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Serenity
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Cliché Plotlines = Bestseller Books?
Copy-pasted from my LiveJournal entry with slight edits. In case you find it familiar

I've been reading a lot of books in the Young Adult fantasy genre, and I'm definitely spotting a trend among these so-called bestseller books. Be it vampires or immortals or whatever, it's always the teenager that gets thrown into that dangerous world. Yes, I know it's because the genre is young adult/teen, but if you think about it some more, it's actually quite disturbing. Each book seems to suggest that for us, it's perfectly okay to throw away your entire life and be a vampire/immortal/insert-random-creature-here for the one you love, because love is so IMPORTANT and ETERNAL, and it's ALL your life will be about now that you've found THE ONE. I know that it will never happen in real life because obviously, these creatures don't exist, but I'm just kind of disturbed by the idea that these books are encouraging teenagers to throw away their lives and everything in the name of love.

I mean, I'm a hopeless romantic myself, but I would really like to see a YA fantasy book in which the heroine uses her head a little. At least consider the fact that they're cutting off their loving family for good like an ungrateful brat, not bothering to look for their consent to do this huge change in their life for a boy, because obviously this is their life and no one gets to say otherwise, right? Have you ever wondered if those romances don't work out? If suddenly one day Edward and Bella have a falling out like a normal couple and decide to break up for a logical reason, only she has already been turned into a vampire and has a half human half vampire child with her... what's she going to do then? These books seem to suggest that someone you find in your high school years will be your one true love and eternal partner in life. While I'm not trying to say that it's completely ridiculous to think it's possible (because I'm sure some people DO marry their high school sweethearts), the chances of that is pretty low.

Another definite trend is that the main character will usually be a girl and written in first person point of view. She'll be going about her business at school like usual when this new guy comes, all mysterious and OH-SUPER-GORGEOUS and at first she may think he's strange but then suddenly she's in love with him. This is not complaining about the message of the story, but rather the complete lack of creativity on the author's part. Come on, how many times do we have to see this scenario over and over? Can't they guy be mediocre sometimes? Heck, the girl's usually described as very average-looking, so how the hell do they always manage to land the SUPER HOT guy? Why does it always have to be about looks, anyway? Can't a girl be happy with an average looking guy?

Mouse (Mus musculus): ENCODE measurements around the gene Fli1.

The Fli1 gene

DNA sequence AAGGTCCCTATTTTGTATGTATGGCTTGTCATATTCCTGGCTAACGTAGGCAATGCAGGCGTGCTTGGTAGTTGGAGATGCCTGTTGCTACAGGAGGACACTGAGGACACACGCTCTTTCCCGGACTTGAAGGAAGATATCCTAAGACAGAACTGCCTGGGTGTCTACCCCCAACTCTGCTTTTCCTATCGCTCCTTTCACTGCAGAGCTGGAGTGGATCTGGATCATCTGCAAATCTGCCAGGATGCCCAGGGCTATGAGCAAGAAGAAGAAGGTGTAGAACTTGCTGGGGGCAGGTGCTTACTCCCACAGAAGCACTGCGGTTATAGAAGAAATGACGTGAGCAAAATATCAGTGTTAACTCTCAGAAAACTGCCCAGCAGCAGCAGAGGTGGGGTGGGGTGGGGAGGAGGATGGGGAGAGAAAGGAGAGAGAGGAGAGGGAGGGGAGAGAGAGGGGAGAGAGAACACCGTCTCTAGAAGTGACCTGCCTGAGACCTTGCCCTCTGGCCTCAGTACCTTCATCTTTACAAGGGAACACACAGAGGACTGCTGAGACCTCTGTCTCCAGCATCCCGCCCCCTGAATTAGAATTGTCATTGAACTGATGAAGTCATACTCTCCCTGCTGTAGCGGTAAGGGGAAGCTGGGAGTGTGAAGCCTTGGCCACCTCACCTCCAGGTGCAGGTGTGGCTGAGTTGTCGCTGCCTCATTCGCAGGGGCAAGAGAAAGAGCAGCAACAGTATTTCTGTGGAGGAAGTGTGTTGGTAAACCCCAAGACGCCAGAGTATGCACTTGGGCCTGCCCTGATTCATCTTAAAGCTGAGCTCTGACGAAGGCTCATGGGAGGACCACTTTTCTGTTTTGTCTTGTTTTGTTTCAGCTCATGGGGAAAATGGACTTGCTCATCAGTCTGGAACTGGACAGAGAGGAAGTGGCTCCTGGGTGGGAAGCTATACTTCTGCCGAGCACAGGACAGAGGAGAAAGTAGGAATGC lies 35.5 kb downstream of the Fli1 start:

I guess I'm ranting a little about everything here. It just strikes me as very irresponsible for the teenage characters to always be thrown into situations where they're forced to keep big secrets from everyone who loves them, decide to take care of dangerous things on their own despite them being so young, thinking they're the only ones who know best. It's nice to imagine about all these exciting stuff, but in the end I guess I'm just concerned on the message hidden beneath the story, and I can't help but wonder how teenagers these days are letting these kinds of books influence their lives.

So if you have attempted to write a book/are currently writing one, do you think you would follow these cliché plot lines to ensure that you'll appeal to the masses and your book(s) will become a bestseller? (Because that's what teenagers these days love, apparently) Or will you deliberately try to come up with something that defies all these overdone things and actually try to be original but with a less certain outcome (audience reaction wise)? If you've ever written/tried to write a novel for young adult, please do share your experience and tell us what kind of hero/heroine you have, as well as the message you're hoping to send to your readers
Losing him was blue like I’d never known
Missing him was dark grey all alone
Forgetting him was like trying to know somebody you've never met
But loving him was red

02-18-2010, 03:02 PM
Thor
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Well since I started on my own novel, I can tell you that mine will not have the major cliché plot lines because they make me nauseous if not written correctly. I won't go in it to much but my lead will certainly not drop her whole life for a boy

But I do agree, it seems that lately people have to use the cliché plot lines to sell their books which is a shame because there's nothing wrong with originality and there are loads of people who will still sell your book if the storyline is good enough and triggers that "must read" button.